Building on Success: Improving the Delivery of Road Safety Education, Training and Publicity (Road Safety Research Report 99)

  • Published: Department for Transport, 2009
  • Authors: MVA Consultancy
  • Date Added: 11 Jul 2013
  • Last Update: 12 Feb 2016
  • Format: pdf

Objectives: To make practical evidence-based recommendations of actions that could be taken to improve the delivery of road safety education by RSOs and educators, and to make an overall assessment of whether raising the status of road safety education would improve the quality and delivery of provision.


  • The research took place over a 12-month period and comprised five key components:

    • A comprehensive literature review was carried out to identify gaps in existing understanding and to provide a robust context in which to interpret findings from the current study.

    • The design, development and administration of two questionnaire surveys. The first was issued to RSOs across England, with separate tools developed to explore the attitudes of road safety managers and those working at the operational level. The second was a survey of teachers, issued to primary and secondary schools in a sample of English local authorities.

    • The survey work was complemented by in-depth case-study interviews with RSOs and other stakeholders in a sample of English local authorities, as well as interviews with policy-makers from local and central government.

    • A stakeholder workshop, carried out towards the end of the project, which brought together road safety professionals and other key stakeholders to discuss the findings from the research and explore future ways of working to improve the delivery of road safety education, training and publicity.

Key Findings:

  • The four main current partners in delivery for RSOs appear to be:

    • Schools, colleagues and educational establishments;

    • Police and camera safety partnerships;

    • Health boards and local authority health departments; and,

    • Fire and rescue services.

  • As part of the RSO team leaders’ survey, we asked to what extent working with partners helped respondents to conduct road safety education, training and publicity and build their capacity within existing budgets. The majority (70 per cent) of respondents said that partnership working provided them with new skills/resources, and expanded capacity of what they could do with existing budgets. A further 25 per cent felt that it gave them access to new skills but did not necessarily help them to stretch budgets and 5 per cent said that it helped the budget, but did not increase their skills base. None of the respondents provided a wholly negative response (i.e. that partnership working neither provides new skills/resources nor expands what can be done within existing budgets).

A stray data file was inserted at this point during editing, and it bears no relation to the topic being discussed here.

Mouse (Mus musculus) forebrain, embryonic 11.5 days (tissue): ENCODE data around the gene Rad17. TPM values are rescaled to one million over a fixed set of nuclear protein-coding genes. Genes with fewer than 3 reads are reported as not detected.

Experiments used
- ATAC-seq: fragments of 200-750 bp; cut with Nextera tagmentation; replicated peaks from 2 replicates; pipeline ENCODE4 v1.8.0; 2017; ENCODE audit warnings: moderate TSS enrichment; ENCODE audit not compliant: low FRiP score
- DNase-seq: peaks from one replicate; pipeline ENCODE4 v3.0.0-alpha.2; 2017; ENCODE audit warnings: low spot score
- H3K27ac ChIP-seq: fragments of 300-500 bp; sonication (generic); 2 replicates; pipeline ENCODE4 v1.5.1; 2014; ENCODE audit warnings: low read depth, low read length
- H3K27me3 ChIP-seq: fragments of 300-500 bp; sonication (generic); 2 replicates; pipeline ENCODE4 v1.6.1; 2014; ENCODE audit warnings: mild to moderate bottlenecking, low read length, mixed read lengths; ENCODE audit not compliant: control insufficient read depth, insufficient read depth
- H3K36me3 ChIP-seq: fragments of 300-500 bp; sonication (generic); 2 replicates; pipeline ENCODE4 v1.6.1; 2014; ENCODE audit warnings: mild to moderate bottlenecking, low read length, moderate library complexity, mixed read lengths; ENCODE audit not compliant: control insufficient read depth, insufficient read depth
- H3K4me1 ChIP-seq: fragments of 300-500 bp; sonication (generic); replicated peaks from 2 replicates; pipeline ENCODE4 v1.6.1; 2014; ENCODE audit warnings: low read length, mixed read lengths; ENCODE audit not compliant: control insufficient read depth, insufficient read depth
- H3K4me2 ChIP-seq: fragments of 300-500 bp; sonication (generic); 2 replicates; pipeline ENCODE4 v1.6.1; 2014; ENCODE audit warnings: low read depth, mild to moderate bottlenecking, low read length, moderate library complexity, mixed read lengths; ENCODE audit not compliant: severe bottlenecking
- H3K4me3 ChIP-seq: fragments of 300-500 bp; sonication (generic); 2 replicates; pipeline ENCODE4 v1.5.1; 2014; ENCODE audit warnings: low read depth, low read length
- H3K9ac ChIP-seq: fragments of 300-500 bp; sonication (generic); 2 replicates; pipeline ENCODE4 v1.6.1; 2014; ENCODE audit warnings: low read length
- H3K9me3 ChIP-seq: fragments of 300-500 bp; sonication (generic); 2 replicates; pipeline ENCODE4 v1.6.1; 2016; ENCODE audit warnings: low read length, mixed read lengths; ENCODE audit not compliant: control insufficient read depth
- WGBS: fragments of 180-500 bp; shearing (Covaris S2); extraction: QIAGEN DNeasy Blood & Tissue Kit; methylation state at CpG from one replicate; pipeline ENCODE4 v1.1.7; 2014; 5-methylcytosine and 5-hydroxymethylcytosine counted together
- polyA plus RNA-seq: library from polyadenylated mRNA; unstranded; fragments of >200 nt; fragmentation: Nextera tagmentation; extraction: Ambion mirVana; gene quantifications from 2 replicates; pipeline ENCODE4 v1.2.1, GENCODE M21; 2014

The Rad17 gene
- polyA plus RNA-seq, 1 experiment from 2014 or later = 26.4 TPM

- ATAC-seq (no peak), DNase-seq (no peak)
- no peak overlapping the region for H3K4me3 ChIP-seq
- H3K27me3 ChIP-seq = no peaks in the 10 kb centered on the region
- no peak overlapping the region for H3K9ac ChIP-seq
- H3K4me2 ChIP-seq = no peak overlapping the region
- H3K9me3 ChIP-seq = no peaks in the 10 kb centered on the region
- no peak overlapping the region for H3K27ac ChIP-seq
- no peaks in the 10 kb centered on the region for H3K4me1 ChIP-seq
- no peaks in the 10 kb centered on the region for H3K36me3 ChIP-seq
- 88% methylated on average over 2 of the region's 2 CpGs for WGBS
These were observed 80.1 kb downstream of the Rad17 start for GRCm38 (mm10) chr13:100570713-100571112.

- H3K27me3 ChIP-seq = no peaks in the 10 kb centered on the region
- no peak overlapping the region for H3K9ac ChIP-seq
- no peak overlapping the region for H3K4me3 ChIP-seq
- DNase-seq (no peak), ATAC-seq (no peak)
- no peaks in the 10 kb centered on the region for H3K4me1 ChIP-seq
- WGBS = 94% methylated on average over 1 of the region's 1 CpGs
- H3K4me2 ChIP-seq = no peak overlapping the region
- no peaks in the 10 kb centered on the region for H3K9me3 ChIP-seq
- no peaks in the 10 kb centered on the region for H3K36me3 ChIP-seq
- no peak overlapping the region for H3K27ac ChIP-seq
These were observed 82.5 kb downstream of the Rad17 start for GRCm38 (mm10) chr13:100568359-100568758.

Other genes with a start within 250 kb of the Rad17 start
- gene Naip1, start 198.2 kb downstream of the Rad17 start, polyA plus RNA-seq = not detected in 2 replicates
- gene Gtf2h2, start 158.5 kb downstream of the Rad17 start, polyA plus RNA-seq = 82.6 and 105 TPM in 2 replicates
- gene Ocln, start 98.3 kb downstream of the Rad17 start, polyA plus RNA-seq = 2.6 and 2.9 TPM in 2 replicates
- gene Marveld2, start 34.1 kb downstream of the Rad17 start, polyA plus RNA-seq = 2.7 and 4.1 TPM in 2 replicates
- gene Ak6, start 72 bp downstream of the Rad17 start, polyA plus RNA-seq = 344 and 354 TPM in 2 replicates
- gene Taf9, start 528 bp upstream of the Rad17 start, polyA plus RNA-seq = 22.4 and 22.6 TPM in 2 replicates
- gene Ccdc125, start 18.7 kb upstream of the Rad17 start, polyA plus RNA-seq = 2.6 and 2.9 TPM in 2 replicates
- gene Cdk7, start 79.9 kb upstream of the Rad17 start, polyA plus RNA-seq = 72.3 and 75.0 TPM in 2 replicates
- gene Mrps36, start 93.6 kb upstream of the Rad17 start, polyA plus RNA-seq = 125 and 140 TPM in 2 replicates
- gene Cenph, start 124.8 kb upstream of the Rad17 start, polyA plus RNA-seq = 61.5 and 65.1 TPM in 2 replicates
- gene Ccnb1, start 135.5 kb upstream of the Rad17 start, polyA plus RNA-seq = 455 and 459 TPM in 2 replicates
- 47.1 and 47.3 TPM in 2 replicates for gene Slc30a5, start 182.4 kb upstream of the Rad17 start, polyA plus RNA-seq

• The key factor in successful partnership working was identified as establishing and maintaining communication with partners. It was considered important to be persistent, especially with the schools. Once dialogue is established, it has to be kept regular and two-way. The most successful partnerships have been established this way and schools have become proactive in approaching the RSOs. One problem identified was the high turnover of teachers. It was considered important that schools be proactive and take responsibility for the hand over of contact details to maintain liaison between the two parties.

  • Working partnerships with other partners relied more heavily on individuals who were interested in road safety education and, again, on the time they were allocated to spend on the area. If these contacts moved jobs or retired, the impact on partnership working was considerably higher than with schools. Officers felt that there was little that they could do themselves to control this.

  • Despite close working relationships with a number of partners, some officers still said that there was scope for closer partnership working. The main groups that officers would like to work more closely with were health authorities and health workers, driving and riding organisations or instructors, the Department for Children, Schools and Families (DCSF) and educational groups, and emergency services staff.


Partnership working


This research shows that partnerships are viewed in a positive way.